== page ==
Johnstown in Fulton County, New York — The American Northeast (Mid-Atlantic)
Johnson Hall / The Landscape of Johnson Hall
A man of Sir Williamís position required a grand home to impress his many guests who arrived for political, financial, and diplomatic discussions. Commitments in the French and Indian War(1754-63), however, kept him from implementing a large construction project. In 1758, he erected two stone blockhouses to defend the site of his future residence. These blockhouses eventually served as offices, storehouses, and rooms for servants and slaves.
Construction of Sir Williamís new Georgian style mansion began in 1763. Johnson hired Samuel Fuller, a Boston-trained carpenter, to build his fourth Mohawk Valley home. By winter, the house was ready to be occupied and furnished. The house was constructed of “rusticated” wood to resemble stone blocks. Two large rooms on each side on the first floor and second floors flanked its broad hallways. The basement level contained the kitchen and the service rooms.
While the house was under construction, the carpenters also built barns, a summer house, a coach house, and later, an overseerís house. Mills. Shops for craftsmen, and a number of dwellings
Johnson Hall was the seat of Sir Williamís vast holdings. Visitors were impressed with his fine hospitality and were quite astonished at the first introduction to his manor house, often simply known as “the Hall.” Guests were fascinated by Johnsonís extensive Cabinet of Curiosities, one of the finest collections of native material in the colonies.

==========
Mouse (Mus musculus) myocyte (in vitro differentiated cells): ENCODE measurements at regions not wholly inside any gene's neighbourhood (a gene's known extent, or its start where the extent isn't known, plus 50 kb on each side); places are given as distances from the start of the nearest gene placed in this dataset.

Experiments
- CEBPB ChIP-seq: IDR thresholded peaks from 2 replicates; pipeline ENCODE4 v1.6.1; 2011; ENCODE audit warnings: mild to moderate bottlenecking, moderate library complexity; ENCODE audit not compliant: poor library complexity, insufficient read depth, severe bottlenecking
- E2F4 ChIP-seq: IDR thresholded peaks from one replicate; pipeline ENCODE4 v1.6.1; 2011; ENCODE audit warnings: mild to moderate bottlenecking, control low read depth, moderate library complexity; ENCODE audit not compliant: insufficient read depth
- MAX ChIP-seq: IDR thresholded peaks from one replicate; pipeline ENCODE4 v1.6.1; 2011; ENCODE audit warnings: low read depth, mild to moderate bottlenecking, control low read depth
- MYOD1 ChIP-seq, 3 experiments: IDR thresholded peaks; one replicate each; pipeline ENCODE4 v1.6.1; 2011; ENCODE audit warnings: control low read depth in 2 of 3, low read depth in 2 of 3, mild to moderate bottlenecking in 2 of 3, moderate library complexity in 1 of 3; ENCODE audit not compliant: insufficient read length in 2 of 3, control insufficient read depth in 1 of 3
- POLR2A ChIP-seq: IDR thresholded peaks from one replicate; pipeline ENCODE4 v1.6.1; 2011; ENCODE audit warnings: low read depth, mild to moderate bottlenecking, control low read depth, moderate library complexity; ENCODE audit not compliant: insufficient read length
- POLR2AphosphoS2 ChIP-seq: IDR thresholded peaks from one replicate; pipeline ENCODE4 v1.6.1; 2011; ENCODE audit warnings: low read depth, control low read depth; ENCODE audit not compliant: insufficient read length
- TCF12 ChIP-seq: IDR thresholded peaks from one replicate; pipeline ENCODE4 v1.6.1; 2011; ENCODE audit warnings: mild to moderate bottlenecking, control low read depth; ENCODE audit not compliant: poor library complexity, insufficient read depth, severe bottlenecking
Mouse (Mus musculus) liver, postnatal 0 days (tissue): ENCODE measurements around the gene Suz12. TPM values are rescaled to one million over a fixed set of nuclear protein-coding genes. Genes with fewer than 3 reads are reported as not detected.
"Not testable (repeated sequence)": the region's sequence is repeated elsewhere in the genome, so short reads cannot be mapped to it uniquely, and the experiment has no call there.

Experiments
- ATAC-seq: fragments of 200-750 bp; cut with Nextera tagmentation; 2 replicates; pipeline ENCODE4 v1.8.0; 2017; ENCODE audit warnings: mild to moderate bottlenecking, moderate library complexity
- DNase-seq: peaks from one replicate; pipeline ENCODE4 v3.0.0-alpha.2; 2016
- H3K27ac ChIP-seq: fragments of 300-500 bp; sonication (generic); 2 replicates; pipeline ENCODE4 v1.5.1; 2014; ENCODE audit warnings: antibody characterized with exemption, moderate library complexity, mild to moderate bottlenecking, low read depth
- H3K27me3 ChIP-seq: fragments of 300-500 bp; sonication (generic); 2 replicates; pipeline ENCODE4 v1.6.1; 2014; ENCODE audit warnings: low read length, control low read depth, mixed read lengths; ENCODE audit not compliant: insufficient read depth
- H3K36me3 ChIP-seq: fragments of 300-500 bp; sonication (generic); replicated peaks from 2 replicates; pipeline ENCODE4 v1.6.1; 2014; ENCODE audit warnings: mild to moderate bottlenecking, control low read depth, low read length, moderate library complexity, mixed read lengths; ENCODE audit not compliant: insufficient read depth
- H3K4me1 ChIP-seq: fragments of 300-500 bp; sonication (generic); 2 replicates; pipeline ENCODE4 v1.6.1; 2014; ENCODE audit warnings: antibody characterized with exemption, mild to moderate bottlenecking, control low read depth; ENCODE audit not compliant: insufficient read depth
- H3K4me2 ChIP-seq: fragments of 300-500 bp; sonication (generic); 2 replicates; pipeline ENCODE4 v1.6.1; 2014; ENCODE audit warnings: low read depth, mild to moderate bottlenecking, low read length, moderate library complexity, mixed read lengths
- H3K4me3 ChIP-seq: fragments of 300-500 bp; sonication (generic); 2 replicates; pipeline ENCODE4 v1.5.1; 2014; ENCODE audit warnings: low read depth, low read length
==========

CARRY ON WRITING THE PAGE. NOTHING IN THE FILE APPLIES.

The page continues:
Johnson Hall was confiscated as a loyalist property by the State of New York in 1779 and sold at auction. The house remained a private residence until 1906, when New York acquired it as a state historic site. Visitors to the site today can tour “the Hall,” which has been restored to its appearance during Sir Williamís occupancy.
The Landscape of Johnson Hall
Visitors to Johnson Hall in the 18th century frequently remarked on its beauty and amenities, including its gardens and neatly ordered fields. Johnsonís correspondence contains many references to particular herbs, roots, vegetables, fruit, and trees that he acquired for his gardens. His gardens were planted with apple, plum, and
His 2½ -acre garden produced some of the regionís best-tasting fruits and vegetables. Although there are no descriptions of the design or layout of his gardens, we know that he used picket fences and hedges to enclose some of his gardens and fields. We also know that his uncle encouraged him to lay his fields out in regular blocks and to protect them with hedgerows.
Location. 43° 0.949′ N, 74° 23.028′ W. Marker is in Johnstown, New York, in Fulton County. Marker can be reached from Hall Avenue. Touch for map. Beside the parking lot. Marker is in this post office area: Johnstown NY 12095, United States of America. Touch for directions.
Other nearby markers. At least 8 other markers are within walking distance of this marker. Who Was Sir William Johnson ? (a few steps from this marker); Johnson Hall State Historic Site (about 300 feet away, measured in a direct line); Johnson Hall 1762 (about 300 feet away); Landscaping Johnson Hall (approx. ľ mile away); Johnson Hall (approx. 0.3 miles away); In Memory of Sir William Johnson, Baronet. (approx. 0.3 miles away); Battle Field (approx. 0.4 miles away); Site of Battle In American Revolution (approx. half a mile away). Touch for a list and map of all markers in Johnstown.
Categories. • Colonial Era • Settlements & Settlers • War, French and Indian •
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Credits. This page was last revised on July 11, 2019. This page originally submitted on July 10, 2019, by Steve Stoessel of Niskayuna, New York. This page has been viewed 36 times since then. Photos: 1, 2, 3. submitted on July 10, 2019, by Steve Stoessel of Niskayuna, New York. • Bill Pfingsten was the editor who published this page.